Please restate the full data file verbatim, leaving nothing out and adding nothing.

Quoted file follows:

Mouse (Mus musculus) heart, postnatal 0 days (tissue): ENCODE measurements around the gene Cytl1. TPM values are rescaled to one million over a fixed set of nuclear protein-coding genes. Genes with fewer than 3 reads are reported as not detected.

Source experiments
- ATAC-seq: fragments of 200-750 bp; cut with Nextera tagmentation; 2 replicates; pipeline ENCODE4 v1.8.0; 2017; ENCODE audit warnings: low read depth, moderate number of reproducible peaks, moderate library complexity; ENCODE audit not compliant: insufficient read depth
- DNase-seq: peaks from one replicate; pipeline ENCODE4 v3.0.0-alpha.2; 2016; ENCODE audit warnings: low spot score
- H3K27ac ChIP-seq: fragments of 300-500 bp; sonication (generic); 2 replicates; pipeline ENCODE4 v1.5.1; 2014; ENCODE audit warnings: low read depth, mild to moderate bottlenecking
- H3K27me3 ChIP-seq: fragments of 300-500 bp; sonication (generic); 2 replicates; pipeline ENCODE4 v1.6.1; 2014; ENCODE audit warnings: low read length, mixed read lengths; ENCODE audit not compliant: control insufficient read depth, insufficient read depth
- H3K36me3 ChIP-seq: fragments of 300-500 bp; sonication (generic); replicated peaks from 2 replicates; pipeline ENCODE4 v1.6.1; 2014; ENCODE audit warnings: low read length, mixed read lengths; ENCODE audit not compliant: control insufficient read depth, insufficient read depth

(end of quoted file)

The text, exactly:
Mouse (Mus musculus) heart, postnatal 0 days (tissue): ENCODE measurements around the gene Cytl1. TPM values are rescaled to one million over a fixed set of nuclear protein-coding genes. Genes with fewer than 3 reads are reported as not detected.

Source experiments
- ATAC-seq: fragments of 200-750 bp; cut with Nextera tagmentation; 2 replicates; pipeline ENCODE4 v1.8.0; 2017; ENCODE audit warnings: low read depth, moderate number of reproducible peaks, moderate library complexity; ENCODE audit not compliant: insufficient read depth
- DNase-seq: peaks from one replicate; pipeline ENCODE4 v3.0.0-alpha.2; 2016; ENCODE audit warnings: low spot score
- H3K27ac ChIP-seq: fragments of 300-500 bp; sonication (generic); 2 replicates; pipeline ENCODE4 v1.5.1; 2014; ENCODE audit warnings: low read depth, mild to moderate bottlenecking
- H3K27me3 ChIP-seq: fragments of 300-500 bp; sonication (generic); 2 replicates; pipeline ENCODE4 v1.6.1; 2014; ENCODE audit warnings: low read length, mixed read lengths; ENCODE audit not compliant: control insufficient read depth, insufficient read depth
- H3K36me3 ChIP-seq: fragments of 300-500 bp; sonication (generic); replicated peaks from 2 replicates; pipeline ENCODE4 v1.6.1; 2014; ENCODE audit warnings: low read length, mixed read lengths; ENCODE audit not compliant: control insufficient read depth, insufficient read depth